They’ve always had a small, dedicated following of weirdos, though. The Subaru 360 Driver’s Club was founded in 1980 by owners who wanted to keep the little things running. And, as microcars have become hot on the collector car market, nice 360's are now highly sought after.
Malcolm went on to build a car with his own name in Canada that people hated and sued him over. In a repeat, albeit much more highly publicized, performance of his Subaru debacle, he was also responsible for importing the Yugo. Later, he would try again with cars from China. This time they never even made it on the boat.
I bought my first 360 in 1997 for $1100. The guy who sold it to me had a shit eating grin like he had ripped me off, but I knew better. The 360 is the most underappreciated car ever sold in America. I love it and here’s my review.
Exterior - 10/10
It’s fucking adorable. How can you not love how this car looks? It screams “let’s go have fun!” The simple curvy swoop down the side is a brilliant styling touch. Not busy, just a friendly little reminder that, yes, even the cheapest car can have some class. I know from experience that these are the most eye-catching cars ever made. They spread joy and frivolity wherever they go. When you drive one, you’ll be a one vehicle parade. Constant thumbs up, people will wave at you, laugh with glee, and fill their Instagrams with pictures of your car. They get more attention than any Lambo, dude, and the ladies love them. It’s like having a puppy that never grows up.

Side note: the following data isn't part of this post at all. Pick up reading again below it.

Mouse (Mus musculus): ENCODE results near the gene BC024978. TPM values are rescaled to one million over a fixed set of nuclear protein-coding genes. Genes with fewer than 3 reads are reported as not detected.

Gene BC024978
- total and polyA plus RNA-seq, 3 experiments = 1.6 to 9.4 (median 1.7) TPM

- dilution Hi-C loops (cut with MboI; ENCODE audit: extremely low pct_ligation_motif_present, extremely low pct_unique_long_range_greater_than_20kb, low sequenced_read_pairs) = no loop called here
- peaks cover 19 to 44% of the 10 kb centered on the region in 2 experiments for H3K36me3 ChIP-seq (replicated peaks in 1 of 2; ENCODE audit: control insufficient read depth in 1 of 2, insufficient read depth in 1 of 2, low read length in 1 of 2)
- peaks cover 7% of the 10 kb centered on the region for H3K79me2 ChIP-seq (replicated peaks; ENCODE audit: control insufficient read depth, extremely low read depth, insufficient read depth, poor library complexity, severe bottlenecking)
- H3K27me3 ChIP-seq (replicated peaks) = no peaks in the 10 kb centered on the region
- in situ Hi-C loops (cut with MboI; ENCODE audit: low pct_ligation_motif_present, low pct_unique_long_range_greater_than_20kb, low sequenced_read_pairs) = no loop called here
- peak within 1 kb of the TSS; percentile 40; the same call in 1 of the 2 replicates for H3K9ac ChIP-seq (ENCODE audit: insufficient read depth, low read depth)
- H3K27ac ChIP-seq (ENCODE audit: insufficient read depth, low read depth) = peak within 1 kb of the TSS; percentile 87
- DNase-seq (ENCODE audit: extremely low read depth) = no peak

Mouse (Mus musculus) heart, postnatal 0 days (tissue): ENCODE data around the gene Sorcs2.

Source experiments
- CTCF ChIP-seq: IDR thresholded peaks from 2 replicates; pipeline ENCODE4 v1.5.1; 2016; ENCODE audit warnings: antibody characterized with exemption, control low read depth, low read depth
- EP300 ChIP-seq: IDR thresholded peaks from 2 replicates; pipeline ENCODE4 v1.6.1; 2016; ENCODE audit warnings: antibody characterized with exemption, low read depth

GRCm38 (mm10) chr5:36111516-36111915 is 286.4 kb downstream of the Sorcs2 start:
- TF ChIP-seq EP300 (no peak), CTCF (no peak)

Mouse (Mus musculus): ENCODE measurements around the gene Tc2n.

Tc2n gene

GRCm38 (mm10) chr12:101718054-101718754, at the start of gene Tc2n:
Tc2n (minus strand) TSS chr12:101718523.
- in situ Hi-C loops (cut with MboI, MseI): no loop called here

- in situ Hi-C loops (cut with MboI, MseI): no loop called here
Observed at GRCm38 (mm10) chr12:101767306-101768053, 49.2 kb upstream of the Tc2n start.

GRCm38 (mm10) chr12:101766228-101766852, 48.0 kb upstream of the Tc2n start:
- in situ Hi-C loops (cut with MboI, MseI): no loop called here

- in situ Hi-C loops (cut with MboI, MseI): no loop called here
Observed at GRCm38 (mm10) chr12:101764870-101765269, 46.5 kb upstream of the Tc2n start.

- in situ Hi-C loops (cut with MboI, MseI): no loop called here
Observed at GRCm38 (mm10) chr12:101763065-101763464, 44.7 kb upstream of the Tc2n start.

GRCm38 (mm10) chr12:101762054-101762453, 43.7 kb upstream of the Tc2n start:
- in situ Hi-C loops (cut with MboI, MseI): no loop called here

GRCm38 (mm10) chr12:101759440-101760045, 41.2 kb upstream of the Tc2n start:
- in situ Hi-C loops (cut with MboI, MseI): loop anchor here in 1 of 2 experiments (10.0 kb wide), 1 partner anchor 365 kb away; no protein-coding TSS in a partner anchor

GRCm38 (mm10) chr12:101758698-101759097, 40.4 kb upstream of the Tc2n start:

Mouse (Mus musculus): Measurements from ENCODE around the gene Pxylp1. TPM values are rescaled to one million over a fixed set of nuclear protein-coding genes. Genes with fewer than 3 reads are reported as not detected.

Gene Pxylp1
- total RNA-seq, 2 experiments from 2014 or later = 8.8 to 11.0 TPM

Interior - Yes
It has an interior.
Okay, expanding on that, there’s a surprising amount of room in there. Surprising in that full-sized humans can actually fit in the front seat. I’m 6' tall and can drive it quite comfortably. You can even add a second person. (Note: adding passengers can seriously affect performance, but aren’t the most enjoyable drives the solitary ones?) You’ll probably have to ask them to move their leg so you can shift gears pretty often, but who hasn’t needed a conversation starter on a road trip? The back seat is perfectly suited for that floating head in a jar from the future you know. Or, a small child you don’t like. The seats are upholstered in the most exotic of materials. Vampire skin! I know, right? This gives them a distinctive, eye-popping red color. Unfortunately, the one downside to vampire skin is that it disintegrates upon first being exposed to sunlight, but, if you ever find one without tattered seat covers, you’ll notice it feels just like actual vinyl.
Acceleration - 1/1 (It accelerates to the best of its abilities.)